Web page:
Modesty and self-confidence is a very sensitive balance, a struggle we deal with internally, as well as with our children. In order to conquer challenges in life, one must be confident in their ability. To that end, thinking that the results are owed to us can only lead to complacency, a lack of appreciation for what we have, which could potentially lead to squandering what we had. This Aliya helps the people realize that what we have was given to us, and although we continually have to work to maintain it, the acquisition required G-d’s help and forgiveness, and thus we are indebted. The purpose of this Aliya is to help us maintain the proper perspective in life, not by reminding us of our mistakes, but by reminding us of G-d’s absolution from those mistakes.

  • Daily Aliya for Ekev, Sheni (2nd Aliya)

    Aliya Summary: Moshe admonishes the Israelites that the new-found fortune which will be their lot once they enter the Promised Land should not lead them to forget the One who provided them with the wealth. Such a blunder would lead to their destruction and ruin.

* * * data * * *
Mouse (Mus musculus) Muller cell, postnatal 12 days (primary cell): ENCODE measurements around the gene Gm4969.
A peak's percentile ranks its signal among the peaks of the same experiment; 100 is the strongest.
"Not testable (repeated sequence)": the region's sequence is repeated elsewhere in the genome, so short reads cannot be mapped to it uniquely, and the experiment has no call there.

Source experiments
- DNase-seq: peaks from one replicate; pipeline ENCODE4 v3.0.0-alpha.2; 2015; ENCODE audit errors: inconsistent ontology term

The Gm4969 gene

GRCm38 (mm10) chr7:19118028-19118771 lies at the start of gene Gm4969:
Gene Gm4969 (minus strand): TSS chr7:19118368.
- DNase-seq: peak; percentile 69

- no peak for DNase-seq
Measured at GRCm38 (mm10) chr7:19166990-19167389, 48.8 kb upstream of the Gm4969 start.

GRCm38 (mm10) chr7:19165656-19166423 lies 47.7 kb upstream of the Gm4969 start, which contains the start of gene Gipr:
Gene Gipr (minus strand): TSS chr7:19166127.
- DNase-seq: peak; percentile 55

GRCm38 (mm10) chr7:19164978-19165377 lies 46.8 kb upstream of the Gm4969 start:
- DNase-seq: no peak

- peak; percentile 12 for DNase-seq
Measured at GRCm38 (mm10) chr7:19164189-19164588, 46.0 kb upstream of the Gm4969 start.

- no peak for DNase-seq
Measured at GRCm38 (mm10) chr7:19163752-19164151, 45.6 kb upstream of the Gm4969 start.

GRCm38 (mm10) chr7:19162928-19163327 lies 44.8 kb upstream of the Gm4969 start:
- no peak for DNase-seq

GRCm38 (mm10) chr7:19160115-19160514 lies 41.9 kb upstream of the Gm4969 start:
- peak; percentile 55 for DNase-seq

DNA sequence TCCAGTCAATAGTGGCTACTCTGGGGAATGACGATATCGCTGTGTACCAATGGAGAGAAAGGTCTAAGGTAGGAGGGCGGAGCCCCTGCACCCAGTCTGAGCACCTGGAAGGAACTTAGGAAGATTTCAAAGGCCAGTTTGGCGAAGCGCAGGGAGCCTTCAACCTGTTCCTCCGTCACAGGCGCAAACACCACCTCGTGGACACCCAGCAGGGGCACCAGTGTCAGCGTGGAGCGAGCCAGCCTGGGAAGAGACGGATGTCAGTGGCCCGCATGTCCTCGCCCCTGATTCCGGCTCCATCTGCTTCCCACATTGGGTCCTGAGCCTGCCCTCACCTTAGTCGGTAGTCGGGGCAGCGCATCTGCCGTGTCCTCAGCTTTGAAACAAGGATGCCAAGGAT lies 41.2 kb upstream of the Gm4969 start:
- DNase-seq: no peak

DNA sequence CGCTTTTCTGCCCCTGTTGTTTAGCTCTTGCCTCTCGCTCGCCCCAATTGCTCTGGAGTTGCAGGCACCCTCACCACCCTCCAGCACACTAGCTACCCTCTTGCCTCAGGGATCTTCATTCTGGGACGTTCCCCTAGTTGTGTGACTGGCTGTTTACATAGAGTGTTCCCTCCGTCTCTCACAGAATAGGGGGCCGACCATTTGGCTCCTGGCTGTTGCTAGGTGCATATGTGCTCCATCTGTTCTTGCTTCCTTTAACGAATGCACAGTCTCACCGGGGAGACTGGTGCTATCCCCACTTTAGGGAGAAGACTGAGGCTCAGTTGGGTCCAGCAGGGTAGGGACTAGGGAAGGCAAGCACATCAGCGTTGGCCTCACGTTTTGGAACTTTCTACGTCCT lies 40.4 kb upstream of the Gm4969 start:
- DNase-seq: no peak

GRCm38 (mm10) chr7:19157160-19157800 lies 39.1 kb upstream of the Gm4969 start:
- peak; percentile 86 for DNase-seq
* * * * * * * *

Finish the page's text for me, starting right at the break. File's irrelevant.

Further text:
The warning against getting caught up in wealth and success (verse 15) describes how one might forget the snakes, vipers, scorpions and drought that was solved by having water flow out of a rock, all items that have a strikingly earthy denominator. The very next Passuk reminds us of the Mann that fell from the sky, a stark contrast to the previous earthy items. But the Jews didn’t have the Mann fall on them as they looked up to the sky, the Mann waited for them when they woke up. Why? It could be that the Mann was the ultimate bridge between the earthy elements and the source from which they came, so we’d need to see the Mann on the ground and realize that it came from above. If we realized that our wealth and sustenance came from G-d, then we’d realize that the snakes, challenges and troubles came from G-d as well, and are there to help strengthen and empower us to succeed in life.